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Feltham, Middlesex, UK


From Wikipedia, the free encyclopaedia

Feltham is situated at the western boundary of Greater London with Surrey, and is a part of the London Borough of Hounslow. The northern edge of the town crosses the historic Roman trunk route from Central London to Exeter and South-West England, the local name of which is now Staines Road. The town is roughly 15 miles from central London by road or rail.

Topography and Geology
Although the River Thames does not flow directly through the town (though it does at nearby Sunbury and Twickenham), this area shares much of the character of the Thames Valley and is sometimes regarded as part of it. The local soil is predominantly fertile London clay which was ideal for the market gardening the area once supported on a large scale. This part of the Thames Valley has also been used for gravel extraction for many decades, and some parts of the town currently lie dormant to allow settlement of land after gravel working finished in the 1980s and 1990s. The town is very low-lying, though confusingly part of the lowest elevation of the town became known as "Feltham Hill". While the distance from the Thames rarely causes serious problems with flooding, there is a very high water table in the area which occasionally causes difficulties for local homes, businesses and schools after heavy rain.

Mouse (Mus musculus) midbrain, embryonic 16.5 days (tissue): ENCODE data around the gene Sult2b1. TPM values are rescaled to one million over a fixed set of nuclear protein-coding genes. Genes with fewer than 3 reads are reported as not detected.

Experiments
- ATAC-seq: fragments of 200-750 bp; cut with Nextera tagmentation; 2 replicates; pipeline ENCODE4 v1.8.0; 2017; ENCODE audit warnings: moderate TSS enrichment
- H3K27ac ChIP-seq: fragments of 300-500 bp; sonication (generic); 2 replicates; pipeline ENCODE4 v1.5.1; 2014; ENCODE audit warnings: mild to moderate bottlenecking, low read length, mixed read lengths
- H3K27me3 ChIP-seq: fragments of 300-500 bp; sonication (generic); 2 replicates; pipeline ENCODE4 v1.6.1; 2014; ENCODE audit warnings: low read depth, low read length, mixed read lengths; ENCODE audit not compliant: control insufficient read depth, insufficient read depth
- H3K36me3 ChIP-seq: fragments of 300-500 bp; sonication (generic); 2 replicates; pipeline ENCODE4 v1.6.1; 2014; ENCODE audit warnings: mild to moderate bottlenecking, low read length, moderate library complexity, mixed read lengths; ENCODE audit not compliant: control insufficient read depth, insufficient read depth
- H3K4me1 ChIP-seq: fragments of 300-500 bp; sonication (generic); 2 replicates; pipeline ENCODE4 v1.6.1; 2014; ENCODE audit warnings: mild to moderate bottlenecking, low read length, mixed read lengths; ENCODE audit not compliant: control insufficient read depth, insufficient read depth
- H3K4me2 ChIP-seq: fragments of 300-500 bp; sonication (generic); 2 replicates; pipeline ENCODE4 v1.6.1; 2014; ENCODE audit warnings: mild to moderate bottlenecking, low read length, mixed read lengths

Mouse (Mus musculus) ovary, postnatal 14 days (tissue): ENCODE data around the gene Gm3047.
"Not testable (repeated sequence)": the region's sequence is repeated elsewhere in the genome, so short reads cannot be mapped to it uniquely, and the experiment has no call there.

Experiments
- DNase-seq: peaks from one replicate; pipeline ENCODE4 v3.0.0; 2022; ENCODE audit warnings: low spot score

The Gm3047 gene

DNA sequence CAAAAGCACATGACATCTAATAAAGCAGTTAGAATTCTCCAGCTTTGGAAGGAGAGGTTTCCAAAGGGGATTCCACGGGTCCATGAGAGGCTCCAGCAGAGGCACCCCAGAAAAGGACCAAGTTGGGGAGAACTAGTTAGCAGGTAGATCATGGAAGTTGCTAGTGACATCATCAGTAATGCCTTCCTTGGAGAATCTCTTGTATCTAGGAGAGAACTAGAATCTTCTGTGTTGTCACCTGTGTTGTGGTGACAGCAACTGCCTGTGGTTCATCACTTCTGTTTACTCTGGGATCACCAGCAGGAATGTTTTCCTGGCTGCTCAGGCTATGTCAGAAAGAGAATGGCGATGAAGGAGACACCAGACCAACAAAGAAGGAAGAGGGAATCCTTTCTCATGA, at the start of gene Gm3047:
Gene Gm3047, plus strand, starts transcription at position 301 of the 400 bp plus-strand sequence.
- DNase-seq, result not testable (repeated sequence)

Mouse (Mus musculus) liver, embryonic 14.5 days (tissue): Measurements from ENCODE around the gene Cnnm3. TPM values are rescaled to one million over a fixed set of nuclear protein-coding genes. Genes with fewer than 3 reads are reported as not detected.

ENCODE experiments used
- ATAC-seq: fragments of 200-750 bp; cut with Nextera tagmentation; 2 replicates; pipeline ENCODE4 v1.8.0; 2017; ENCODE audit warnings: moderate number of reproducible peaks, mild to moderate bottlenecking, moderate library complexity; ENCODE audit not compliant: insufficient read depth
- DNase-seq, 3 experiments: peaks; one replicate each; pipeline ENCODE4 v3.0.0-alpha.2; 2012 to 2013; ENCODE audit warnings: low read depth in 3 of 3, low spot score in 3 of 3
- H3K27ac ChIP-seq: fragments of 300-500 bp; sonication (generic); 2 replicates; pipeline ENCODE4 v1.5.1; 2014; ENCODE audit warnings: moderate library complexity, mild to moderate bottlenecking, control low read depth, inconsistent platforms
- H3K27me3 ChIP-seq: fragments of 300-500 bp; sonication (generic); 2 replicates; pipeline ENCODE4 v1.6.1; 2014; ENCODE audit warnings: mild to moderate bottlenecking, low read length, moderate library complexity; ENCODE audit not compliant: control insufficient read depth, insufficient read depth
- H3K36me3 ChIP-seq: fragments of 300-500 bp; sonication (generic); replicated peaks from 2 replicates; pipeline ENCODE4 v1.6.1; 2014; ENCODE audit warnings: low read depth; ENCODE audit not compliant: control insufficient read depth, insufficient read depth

Feltham once possessed a number of quaint buildings including a manor house known to date from the sixteenth century, though a devastating fire took much of the original village in late medieval times. Most of the remaining buildings of earlier centuries were lost in planning policies of the 1960s before a more enlightened listing policy had developed; the manor house was one casualty. The modern town's housing and amenities stock is mostly 20th and 21st Century and the shopping area now contains only a few 1930s remnants of the earlier shopping parades on the High Street. The parish church of St Dunstan can be traced on its present site to Norman times, but most of the current building was constructed in the early 1800s. A later chapel-of-ease, dedicated to St Catherine, was built in the 1880s adjacent to the railway station, where the town had started to develop a mile or so north of its origins. All but the now listed spire of this Kentish ragstone building was demolished in 1976 when the church became redundant, and a late 1970s office block is now built around the spire. The oldest secular building in the current Feltham High Street is the Red Lion public house, opposite The Green, which was saved from demolition by a determined campaign in the 1970s. Some of the original High Street remains in what is now St Dunstan's Road, though all the former shops and a pub have been converted to housing.

Feltham is part of the London Borough of Hounslow, which itself is one of the most ethnically diverse communities in London. However, the percentage of the population from ethnic or "non-white" backgrounds in Feltham is one of the lowest in the borough. There was a considerable growth in the population of the area following the second world war, many moving from the centre and East of London following bomb damage. Several large housing estates, such as the "Poets Estate", the "Allied Estate" and the "Sparrow Farm Estate" were built in the inter-war years and immediately afterwards to help house this large influx into the local community.